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Pencil erasers
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Pencil erasers

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A pencil eraser is a piece of rubber attached to the end of a pencil. This article discusses the health problems that may occur if you swallow an eraser.

This is for information only and not for use in the treatment or management of an actual poison exposure. If you have an exposure, you should call your local emergency number (such as 911) or the National Poison Control Center at 1-800-222-1222.

Pencil erasers contain a type of rubber. They are usually not harmful.

I Would Like to Learn About:

  • Poisonous Ingredient

    Pencil erasers contain a type of rubber. They are usually not harmful.

  • Where Found


    • Pencil erasers
  • Symptoms

    Swallowing a pencil eraser may lead to an intestinal blockage, which can cause abdominal pain, nausea and/or vomiting.

  • Before Calling Emergency

    Determine the following information:

    • The person's age, weight, and condition
    • Name of product (as well as the ingredients and strength, if known)
    • The time it was swallowed
    • The amount swallowed
  • Poison Control What to Expect at the Emergency Room

    The National Poison Control Center (1-800-222-1222) can be called from anywhere in the United States. This national hotline number will let you talk to experts in poisoning. They will give you further instructions.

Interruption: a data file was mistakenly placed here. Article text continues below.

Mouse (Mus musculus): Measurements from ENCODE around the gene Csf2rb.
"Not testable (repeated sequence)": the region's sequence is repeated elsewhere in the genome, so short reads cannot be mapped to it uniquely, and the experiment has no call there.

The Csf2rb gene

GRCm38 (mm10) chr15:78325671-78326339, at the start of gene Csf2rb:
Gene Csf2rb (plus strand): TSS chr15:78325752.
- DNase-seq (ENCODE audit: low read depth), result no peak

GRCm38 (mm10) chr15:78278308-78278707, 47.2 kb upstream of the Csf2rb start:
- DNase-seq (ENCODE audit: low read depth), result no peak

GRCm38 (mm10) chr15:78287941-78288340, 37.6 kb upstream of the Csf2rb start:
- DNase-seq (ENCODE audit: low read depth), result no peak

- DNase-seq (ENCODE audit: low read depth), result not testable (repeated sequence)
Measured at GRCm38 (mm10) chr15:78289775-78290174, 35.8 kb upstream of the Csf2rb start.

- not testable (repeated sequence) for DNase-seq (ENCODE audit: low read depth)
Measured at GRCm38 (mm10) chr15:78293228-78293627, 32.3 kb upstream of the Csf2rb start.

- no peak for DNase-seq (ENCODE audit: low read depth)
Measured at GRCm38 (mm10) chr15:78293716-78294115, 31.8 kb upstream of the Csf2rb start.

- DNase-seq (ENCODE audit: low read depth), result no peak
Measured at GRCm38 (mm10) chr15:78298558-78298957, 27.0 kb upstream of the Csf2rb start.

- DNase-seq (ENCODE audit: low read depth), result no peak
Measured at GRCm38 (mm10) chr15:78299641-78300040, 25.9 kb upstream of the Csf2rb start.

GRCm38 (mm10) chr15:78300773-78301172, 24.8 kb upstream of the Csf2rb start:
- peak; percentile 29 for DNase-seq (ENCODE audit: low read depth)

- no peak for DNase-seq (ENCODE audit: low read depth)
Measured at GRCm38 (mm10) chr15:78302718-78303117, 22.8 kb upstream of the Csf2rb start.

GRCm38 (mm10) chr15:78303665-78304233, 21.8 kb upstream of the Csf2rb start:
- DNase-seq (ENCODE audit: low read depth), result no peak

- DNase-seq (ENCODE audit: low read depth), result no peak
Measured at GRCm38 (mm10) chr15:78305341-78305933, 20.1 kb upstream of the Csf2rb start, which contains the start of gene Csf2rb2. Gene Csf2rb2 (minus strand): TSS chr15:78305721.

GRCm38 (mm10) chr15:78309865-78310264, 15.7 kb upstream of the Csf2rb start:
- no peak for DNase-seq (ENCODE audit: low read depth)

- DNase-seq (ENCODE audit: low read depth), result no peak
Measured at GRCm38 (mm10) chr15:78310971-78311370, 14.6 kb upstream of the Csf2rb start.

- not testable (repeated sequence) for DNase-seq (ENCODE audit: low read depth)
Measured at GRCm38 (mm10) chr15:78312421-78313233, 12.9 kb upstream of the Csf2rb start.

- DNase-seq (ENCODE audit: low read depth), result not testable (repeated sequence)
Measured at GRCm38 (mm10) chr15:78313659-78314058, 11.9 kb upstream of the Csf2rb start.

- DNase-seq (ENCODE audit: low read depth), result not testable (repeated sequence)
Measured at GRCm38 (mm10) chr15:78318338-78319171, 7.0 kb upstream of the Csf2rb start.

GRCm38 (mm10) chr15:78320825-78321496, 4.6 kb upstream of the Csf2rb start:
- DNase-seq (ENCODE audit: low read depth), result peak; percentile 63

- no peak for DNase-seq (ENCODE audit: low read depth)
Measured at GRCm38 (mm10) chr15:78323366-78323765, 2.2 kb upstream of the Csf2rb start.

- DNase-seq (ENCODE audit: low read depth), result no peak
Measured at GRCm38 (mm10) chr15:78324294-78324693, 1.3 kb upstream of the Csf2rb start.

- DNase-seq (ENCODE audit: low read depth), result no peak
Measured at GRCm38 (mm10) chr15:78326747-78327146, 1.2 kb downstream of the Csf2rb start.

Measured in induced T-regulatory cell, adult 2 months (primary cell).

This is a free and confidential service. All local poison control centers in the United States use this national number. You should call if you have any questions about poisoning or poison prevention. It does NOT need to be an emergency. You can call for any reason, 24 hours a day, 7 days a week.

    Take the container with you to the hospital, if possible.

    See: Poison control center - emergency number

  • An emergency room visit may not be needed. If you are told to go to the hospital, your symptoms will be treated as appropriate.

  • Outlook (Prognosis)

    Since pencil erasers are considered relatively nonpoisonous, recovery is likely.

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Review Date: 1/29/2014  

Reviewed By: Jacob L. Heller, MD, MHA, Emergency Medicine, Virginia Mason Medical Center, Seattle, WA. Also reviewed by David Zieve, MD, MHA, Isla Ogilvie, PhD, and the A.D.A.M. Editorial team.

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